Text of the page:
Housing Committee Taxation and Government Finance Committee Legislative Committee
The following is for policy recommendation only and has NOT been approved by the Housing, Taxation or Legislative Committees, Executive Committee or Board of Directors.
Issue: Should transfer fees at point of sale (POS) be used as a permanent funding source for affordable housing in California?
Options: 1. Continue C.A.R.'s policy of opposing POS transfer fees and apply this policy to the HCD/Affordable Housing Advocates' recommended permanent source of funding utilizing such fees. [No action required by the Committee as it is a continuation of existing C.A.R. policy.] 2. Recommend adoption of the HCD/Affordable Housing Advocates' funding sources that utilizes POS transfer fees. 3. Recommend alternatives to the funding sources to be considered by HCD and the Affordable Housing Advocates. 4. Do Nothing 5. Other
Status/Summary: The State's Department of Housing & Community Development (HCD) conducted 13 regional forums throughout the state in 2008 seeking input on proposed permanent sources of funding for affordable housing.REALTORS® participated in these forums. Numerous funding sources were proposed at these forums and have been researched over the last two years by HCD. The department's most recent work has narrowed the field to two sources that HCD predicts would produce an estimated $1.2 billion annually: Document Recording Fees and a Non-conforming Loan Guarantee Program.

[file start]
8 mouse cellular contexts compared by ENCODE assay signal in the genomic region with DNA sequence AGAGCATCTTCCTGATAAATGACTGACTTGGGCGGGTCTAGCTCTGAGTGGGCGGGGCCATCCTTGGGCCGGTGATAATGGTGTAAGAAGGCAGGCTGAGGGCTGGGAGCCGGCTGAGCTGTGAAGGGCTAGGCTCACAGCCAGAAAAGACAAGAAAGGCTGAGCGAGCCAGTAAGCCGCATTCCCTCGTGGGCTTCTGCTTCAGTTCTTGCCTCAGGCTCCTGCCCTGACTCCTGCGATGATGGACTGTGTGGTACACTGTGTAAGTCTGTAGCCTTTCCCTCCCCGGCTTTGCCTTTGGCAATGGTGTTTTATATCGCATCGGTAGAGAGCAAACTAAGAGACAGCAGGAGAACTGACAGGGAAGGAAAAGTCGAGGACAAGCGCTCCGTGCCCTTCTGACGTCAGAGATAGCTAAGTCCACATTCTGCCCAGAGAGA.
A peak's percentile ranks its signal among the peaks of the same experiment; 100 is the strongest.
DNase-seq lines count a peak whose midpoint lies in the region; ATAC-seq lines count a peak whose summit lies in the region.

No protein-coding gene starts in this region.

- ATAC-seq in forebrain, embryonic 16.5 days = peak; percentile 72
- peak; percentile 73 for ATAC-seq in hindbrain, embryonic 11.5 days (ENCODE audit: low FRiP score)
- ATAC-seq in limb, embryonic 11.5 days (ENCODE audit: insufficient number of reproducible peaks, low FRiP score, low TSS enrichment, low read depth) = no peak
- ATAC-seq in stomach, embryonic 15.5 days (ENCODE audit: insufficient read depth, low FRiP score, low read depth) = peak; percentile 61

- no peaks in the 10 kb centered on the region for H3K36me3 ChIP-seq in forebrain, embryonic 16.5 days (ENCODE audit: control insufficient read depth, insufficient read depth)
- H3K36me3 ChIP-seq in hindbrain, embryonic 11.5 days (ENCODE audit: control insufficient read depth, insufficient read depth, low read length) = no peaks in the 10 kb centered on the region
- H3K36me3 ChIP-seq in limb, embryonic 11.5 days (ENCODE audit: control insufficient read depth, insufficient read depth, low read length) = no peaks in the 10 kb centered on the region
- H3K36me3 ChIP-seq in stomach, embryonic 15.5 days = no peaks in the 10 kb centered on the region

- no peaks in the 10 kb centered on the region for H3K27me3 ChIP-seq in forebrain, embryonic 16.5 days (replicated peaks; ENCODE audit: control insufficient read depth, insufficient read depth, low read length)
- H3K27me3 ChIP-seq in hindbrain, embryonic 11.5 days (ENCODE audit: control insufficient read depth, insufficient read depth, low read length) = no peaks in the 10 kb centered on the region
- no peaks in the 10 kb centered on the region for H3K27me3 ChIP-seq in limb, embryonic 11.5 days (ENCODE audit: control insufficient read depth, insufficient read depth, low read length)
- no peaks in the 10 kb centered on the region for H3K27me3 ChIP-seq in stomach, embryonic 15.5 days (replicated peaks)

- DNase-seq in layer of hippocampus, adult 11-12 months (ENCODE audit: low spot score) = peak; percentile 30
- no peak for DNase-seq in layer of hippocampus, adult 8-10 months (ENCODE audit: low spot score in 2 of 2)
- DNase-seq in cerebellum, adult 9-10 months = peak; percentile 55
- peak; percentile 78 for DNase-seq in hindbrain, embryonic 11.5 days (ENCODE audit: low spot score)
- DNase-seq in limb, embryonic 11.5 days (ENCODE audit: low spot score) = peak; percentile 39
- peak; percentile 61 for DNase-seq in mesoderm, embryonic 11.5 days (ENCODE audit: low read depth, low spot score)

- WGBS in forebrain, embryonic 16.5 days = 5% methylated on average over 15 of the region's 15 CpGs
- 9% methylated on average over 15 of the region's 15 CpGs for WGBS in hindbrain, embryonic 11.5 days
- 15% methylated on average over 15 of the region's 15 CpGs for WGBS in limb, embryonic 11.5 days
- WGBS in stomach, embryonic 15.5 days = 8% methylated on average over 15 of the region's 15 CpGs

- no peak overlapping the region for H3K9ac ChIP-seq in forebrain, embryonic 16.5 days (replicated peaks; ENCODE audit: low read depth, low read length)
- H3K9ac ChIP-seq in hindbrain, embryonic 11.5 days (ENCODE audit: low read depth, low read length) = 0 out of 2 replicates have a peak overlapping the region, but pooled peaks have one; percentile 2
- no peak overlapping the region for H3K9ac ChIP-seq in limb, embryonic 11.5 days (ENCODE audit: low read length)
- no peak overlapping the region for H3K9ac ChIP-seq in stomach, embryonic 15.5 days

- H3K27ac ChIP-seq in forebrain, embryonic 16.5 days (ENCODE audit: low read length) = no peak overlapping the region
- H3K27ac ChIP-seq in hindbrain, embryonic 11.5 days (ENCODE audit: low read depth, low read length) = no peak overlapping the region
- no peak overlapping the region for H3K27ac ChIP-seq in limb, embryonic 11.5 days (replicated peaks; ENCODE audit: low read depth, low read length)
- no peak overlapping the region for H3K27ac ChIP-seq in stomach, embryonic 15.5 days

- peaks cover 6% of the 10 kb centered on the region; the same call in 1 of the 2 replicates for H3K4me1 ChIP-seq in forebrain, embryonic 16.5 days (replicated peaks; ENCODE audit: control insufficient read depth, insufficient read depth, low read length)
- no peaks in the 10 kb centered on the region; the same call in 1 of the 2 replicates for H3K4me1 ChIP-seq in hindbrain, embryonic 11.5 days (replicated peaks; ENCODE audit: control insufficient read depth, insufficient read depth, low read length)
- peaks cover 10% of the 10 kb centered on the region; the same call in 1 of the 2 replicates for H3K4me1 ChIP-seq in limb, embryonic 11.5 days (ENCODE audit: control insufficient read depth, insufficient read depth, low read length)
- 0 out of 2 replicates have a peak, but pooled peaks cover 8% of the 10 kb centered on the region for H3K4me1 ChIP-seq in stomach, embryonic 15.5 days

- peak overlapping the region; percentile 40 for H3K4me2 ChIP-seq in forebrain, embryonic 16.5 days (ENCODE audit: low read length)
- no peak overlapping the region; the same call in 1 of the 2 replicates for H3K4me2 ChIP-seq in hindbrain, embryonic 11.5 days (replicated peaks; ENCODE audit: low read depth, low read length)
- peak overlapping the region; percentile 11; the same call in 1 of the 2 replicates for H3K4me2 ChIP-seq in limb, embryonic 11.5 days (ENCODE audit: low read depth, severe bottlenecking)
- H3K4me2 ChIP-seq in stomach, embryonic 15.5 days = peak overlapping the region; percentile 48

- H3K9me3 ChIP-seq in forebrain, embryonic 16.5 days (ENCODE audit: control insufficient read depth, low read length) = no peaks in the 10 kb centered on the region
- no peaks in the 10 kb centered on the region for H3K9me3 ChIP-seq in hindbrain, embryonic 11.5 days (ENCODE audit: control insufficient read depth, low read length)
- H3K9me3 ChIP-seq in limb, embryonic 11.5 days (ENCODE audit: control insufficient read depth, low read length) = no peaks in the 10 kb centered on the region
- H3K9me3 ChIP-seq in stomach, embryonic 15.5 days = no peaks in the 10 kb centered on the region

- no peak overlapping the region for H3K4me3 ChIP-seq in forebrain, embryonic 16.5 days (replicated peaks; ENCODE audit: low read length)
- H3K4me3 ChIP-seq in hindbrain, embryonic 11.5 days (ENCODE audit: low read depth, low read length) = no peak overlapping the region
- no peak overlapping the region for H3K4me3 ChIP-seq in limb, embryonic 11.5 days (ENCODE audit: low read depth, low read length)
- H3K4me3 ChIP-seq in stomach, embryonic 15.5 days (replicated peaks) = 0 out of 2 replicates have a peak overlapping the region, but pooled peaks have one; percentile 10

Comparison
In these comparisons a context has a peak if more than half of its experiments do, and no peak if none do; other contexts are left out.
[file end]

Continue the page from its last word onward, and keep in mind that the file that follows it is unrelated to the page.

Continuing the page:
Discussion: According to HCD, The State's Prop 46 ($2.1 billion in 2002) and Prop 1C ($2.85 billion in 2006) raised a total of $4.95 billion for affordable housing in the past eight years. These bond funds are all but depleted and future bonds are unlikely given the state of the General Fund and the political climate in California, which is clearly not conducive to promoting and passing such bonds now or in the near future. The affordable housing community is aware that bond funds are an undependable and expensive source of housing finance and has been working for years on establishing a permanent funding source (PS) for affordable housing. In 2008 the Department of Housing, in collaboration with the Affordable Homes Collaborative and other stakeholders, began developing funding source recommendations. Senate Pro Tem Darrell Steinberg introduced SB 500 in 2009 as a placeholder for the PS, but deemed it imprudent to move during the on-going budget crisis. Senator Steinberg has pledged to reintroduce a PS bill in 2011.
1. HCD's Recommended Source of Funds - Numerous funding sources have been researched by HCD over the past several years; in 2010 HCD narrowed the field to two sources that HCD believes would produce an estimated $1.2 billion annually. These two proposed sources are:
Document recording fee: A flat fee on real estate documents, generating an estimated $963 million per year, at a rate of $75 per document (not per page). HCD’s research shows that roughly 51% of the recording fees are raised at point-of sale and refinances, and the other 40-50% from all other real estate document recordings. The fee would be imposed on approximately 24 documents that include, but are not limited to, conveyances, re-conveyances, deeds of trust, quitclaims, notices of completion, assignments, mortgage insurance, mechanics liens, request notices, abstracts of judgment, notices of default, homesteads, CC&R adoptions and amendments, and tax liens. According to HCD, there are usually 3 of these documents (release and reconveyance, grant deed and a trust deed) recorded at point-of-sale that would be assessed, equating to $225 on every home sale that is closed.